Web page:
80% sea urchins died off becoming major threat to marine life. Picture Credits: Fb accounts

80% sea urchins died off becoming major threat to marine life

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Jamaica: Around 80% of sea urchins across the Caribbean, Gulf of Mexico and Florida Keys have died off. The die-off long-spined sea urchins have become a major cause of concern for the protection of marine life as it plays a significant role in removing algae and maintaining open spaces for the coral growth.

Notably, the world celebrated Oceans Day in the recent times but still the local scientists found that nothing productive was done to save the marine life. In an article shared by Jamaica Gleaner, they noted that such ignorant behaviour towards the outbreak killing of sea urchins would result in causing devastation in the near future.

As per the search held by the executive director of the GoldenEye Foundation in Oracabessa Bay, St Mary, Travis Graham, nearly 80% of sea urchins in the territory of Jamaica have been affected. Also, the National Environment and Planning Agency shared in their reports that the Diadema species, like parrot fish, is one of the most significant herbivores on Caribbean coral reefs, which improves the overall quality of life of the people within the Oracabessa community.

As per the reports, several areas have been impacted by the die-off long-spined sea urchins, which include US Virgin Islands, Saba, St Eustatius, St Vincent, Antigua, Dominica, and Saint Lucia. The health of the tropical waters of the Caribbean region has been constantly deteriorating, with fewer sea urchins since the 1970s.

Picture Credits: Fb accounts
Picture Credits: Fb accounts

In series titled ‘Oceans’ by conservation news service, Mongabay which was published in 2023 recorded that the first urchin disease outbreak was begin in 1983 which led to killing off 98% of the Caribbean’s long-spined sea urchins. It also mentioned the impact of rising sea temperatures, ocean acidification, pollution, overfishing in declining the count of coral reefs and fish stocks.

Along with that, the series also mentioned about the lethal outbreak of the same disease struck, which disturbed the 12% recovery of the urchin’s numbers that had taken place.

In a report shared by Jamaica Gleaner, it stated that parrot fish actually gets more credit for being the significant coral reef cleaners in the Caribbean but in actual long-spined urchins are more aggressive algae grazers. As per the 2014 IUCN report, Caribbean corals have shown a decline of 50% since 1970s, with major consequences for the marine food webs of the region.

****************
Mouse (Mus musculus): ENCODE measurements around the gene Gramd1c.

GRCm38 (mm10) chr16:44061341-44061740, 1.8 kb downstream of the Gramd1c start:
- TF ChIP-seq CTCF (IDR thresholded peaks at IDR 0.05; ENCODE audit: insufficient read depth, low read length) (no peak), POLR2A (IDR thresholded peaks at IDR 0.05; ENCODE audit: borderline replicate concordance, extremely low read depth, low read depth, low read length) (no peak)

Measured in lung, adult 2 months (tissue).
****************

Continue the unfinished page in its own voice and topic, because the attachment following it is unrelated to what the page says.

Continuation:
Travis Graham. Picture Credits: Fb accounts
Travis Graham. Picture Credits: Fb accounts

Travis Graham shared that they have been playing significant part in protecting the corals by creating a land-based lab with tanks in Oracabessa Bay. He also talked about their partnership with a university in Florida to learn how to spawn and also asserted that they wanted to do a lot to protect the sea urchins but they didn’t really do as much as they wanted to do. He also remarked that they are also limited in terms of the resources of what they want to do.

While elaborating, he stated that they want to use sticky paper to capture larvae in the sea and bring more baby urchins to study their growth patterns and look how they can spawn them.  Graham also noted that they are observing a resurgence of sea urchins but they are still doing research on the phenomenon that is creating an issue so that they address those problems and protect their marine life.

While sharing about the devastation of coral species, he stated that they had planted over 35,000 corals in the last eight years and had an active coral reef nursery with up to 3500 corals in them, and they all died. He also shed light on the hard corals, acropora and out-plant size which also died. He noted that they focus on those corals because they are branchy and provides greatest protection for juvenile fish which supports growth.

Graham emphasised on addressing these problems because it impacts marine environment and fisheries sector of Jamaica. He added that it further directly creates a negative impact on the tourism sector as three out of every four tourists engage with the marine space.

Therefore, he added that it is necessary to fund entities like NEPA so that they can maintain a robust monitoring system, ensuring enhanced marine life.